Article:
A bay window extrudes from a main exterior wall, forming a space framed by three or more windows. The space may be square, polygonal, or round depending on the type of structure. Traditional bay windows are built with inside angles of 90, 135 and 150 degrees, although there are many custom variations.
Bay windows can be found in architecture dating back to the early English Renaissance, where the idea is thought to have come from large bay rooms placed at the ends of great halls in mansions and castles. A surge in popularity is most notable during the late Victorian and Edwardian periods. In England, bay windows came back into style after the London Building Act of 1894 allowed a change in building regulations requiring windows to be flush with exterior walls. At the same time, bay windows began showing up in America, and became rampant in the West during the California Gold Rush.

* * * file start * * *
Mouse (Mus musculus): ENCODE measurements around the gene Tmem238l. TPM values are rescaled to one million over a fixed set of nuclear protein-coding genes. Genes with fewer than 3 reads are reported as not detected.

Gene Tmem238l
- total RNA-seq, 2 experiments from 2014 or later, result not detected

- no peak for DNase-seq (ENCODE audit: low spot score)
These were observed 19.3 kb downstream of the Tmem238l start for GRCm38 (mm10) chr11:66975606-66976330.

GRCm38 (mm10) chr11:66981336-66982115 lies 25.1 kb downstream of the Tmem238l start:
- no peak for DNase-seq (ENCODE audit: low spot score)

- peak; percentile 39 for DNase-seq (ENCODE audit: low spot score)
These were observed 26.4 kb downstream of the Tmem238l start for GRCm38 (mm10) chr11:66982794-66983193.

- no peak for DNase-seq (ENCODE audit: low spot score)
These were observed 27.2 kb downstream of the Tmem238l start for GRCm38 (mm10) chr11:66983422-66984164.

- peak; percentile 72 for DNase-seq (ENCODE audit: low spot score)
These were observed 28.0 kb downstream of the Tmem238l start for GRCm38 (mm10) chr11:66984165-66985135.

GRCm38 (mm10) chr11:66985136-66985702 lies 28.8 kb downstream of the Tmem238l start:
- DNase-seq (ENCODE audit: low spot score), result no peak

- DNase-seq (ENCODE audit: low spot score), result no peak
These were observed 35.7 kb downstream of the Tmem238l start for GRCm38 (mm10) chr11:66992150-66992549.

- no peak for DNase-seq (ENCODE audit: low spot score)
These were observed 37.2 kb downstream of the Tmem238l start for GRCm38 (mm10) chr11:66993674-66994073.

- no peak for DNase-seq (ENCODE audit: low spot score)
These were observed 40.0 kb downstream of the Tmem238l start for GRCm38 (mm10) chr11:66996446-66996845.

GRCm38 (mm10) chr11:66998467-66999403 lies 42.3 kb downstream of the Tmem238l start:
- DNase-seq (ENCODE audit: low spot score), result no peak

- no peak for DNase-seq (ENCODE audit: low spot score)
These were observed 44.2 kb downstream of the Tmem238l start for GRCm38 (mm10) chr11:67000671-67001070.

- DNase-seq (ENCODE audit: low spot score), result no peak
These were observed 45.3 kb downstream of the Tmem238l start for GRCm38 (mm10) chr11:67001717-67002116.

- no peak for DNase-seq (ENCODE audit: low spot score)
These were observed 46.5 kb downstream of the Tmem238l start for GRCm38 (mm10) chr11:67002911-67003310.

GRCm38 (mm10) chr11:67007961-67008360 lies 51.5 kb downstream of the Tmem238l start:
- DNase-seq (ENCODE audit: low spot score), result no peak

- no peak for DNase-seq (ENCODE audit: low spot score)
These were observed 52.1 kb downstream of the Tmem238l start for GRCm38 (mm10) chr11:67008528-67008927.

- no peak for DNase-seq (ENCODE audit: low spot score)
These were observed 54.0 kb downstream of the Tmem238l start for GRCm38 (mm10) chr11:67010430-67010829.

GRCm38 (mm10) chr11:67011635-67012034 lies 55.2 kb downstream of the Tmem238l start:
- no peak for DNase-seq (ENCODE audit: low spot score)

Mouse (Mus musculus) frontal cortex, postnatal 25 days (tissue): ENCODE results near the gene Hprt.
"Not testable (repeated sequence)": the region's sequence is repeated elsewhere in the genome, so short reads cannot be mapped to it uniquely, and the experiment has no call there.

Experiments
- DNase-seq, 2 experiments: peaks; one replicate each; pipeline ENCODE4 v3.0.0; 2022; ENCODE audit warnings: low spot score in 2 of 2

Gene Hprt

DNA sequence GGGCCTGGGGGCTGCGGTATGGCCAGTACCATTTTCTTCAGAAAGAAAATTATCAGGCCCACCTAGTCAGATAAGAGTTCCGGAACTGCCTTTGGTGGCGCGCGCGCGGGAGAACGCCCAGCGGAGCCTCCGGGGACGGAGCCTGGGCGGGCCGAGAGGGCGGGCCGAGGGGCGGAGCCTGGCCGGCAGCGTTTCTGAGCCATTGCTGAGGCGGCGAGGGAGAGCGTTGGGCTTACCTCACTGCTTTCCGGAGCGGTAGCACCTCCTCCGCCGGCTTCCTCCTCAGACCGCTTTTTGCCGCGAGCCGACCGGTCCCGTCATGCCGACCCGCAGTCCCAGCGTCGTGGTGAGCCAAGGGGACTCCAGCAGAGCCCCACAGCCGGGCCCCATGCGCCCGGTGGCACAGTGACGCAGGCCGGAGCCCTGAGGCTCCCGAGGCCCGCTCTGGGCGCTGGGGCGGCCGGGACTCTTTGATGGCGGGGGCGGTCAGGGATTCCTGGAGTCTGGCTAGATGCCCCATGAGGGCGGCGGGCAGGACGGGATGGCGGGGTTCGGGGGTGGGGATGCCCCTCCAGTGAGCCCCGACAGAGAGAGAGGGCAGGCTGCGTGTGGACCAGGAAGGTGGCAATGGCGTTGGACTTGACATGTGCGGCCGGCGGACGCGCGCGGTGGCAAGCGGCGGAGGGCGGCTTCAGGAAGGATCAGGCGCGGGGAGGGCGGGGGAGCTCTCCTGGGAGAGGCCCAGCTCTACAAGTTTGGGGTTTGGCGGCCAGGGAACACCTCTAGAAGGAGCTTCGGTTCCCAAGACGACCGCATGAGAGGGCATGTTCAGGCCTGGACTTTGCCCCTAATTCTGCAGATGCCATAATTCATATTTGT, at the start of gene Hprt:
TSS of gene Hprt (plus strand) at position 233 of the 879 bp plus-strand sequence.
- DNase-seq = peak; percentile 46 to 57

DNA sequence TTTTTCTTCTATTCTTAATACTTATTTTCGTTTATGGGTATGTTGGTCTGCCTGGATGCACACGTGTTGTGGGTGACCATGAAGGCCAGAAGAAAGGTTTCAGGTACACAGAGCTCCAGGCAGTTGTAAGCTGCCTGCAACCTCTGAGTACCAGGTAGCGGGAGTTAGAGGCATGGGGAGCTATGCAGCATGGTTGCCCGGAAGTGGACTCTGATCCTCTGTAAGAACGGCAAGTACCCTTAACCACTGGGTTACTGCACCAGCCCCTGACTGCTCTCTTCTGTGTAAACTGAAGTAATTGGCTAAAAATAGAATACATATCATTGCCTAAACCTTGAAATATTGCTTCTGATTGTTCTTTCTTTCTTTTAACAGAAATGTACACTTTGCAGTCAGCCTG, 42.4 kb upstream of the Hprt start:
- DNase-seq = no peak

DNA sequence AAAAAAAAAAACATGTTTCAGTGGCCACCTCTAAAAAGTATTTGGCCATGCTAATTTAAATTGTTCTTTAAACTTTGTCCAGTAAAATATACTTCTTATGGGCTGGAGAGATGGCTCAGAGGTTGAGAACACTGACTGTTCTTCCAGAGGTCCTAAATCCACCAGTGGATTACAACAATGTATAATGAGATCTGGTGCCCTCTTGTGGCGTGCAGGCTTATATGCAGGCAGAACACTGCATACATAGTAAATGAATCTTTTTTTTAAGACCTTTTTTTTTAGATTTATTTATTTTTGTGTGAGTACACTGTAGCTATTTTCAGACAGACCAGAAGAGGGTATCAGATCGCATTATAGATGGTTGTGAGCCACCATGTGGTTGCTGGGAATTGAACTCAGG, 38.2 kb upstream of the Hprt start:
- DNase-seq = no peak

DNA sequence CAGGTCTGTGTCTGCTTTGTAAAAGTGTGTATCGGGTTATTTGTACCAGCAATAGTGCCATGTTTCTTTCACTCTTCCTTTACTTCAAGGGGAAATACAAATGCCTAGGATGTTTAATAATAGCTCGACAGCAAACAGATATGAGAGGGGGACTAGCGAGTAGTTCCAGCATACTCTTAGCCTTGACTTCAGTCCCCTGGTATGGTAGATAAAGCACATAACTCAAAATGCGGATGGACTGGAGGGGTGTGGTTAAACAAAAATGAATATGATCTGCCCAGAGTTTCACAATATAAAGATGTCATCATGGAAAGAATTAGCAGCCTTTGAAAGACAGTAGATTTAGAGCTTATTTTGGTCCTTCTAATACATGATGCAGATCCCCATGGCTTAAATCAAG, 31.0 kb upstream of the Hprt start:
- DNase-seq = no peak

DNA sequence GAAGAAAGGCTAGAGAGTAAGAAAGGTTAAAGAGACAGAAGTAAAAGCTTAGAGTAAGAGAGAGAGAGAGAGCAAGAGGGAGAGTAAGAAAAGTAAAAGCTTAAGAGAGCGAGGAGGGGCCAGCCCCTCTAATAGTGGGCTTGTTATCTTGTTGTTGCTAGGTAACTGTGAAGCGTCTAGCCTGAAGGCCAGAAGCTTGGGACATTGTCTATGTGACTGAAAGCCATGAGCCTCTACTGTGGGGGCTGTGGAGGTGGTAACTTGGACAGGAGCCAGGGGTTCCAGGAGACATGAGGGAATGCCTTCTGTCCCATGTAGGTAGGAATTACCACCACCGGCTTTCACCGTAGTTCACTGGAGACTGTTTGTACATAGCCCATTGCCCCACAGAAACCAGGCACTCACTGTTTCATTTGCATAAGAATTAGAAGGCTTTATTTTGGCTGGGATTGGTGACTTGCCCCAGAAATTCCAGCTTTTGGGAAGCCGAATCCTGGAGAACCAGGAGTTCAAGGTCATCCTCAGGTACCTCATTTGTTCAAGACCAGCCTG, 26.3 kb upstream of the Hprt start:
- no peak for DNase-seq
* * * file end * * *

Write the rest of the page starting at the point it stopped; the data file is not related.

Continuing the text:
Box Bay Window
A box bay uses a 90-degree angle to form a protruding box shape. Traditional box styles have a large bay or double-paned window flanked by a smaller window on each side. A sitting area or shelves may be added to the interior. Box bay structures are often found in kitchens as garden windows.
A bow window is a softer variation of the normally angular bay window. Four or more paned segments follow a rounded semicircle pattern. These types of windows showed up during the Georgian period and became fashionable in Regency-style architecture. Bow windows were popular additions to English country homes because it made a person feel outdoors while in the comfort of the home.
Circle Bay Window
A circle bay structure is a more extreme version of the bow window, joining a combination of windows together into a smooth circular area. They are often wrapped around building corners. Circle bay windows came into vogue during the Gothic era and are popular in master bedroom suites, living rooms, and dining nooks.
Oriel windows are rounded window structures built on the upper levels of a building. They are usually supported by brackets or corbels and do not reach ground level. They originated with the idea of creating an upper-level porch area. Oriel windows became popular during the Gothic Revival and are often found in Arabian architecture, where they are called mashrabiyas.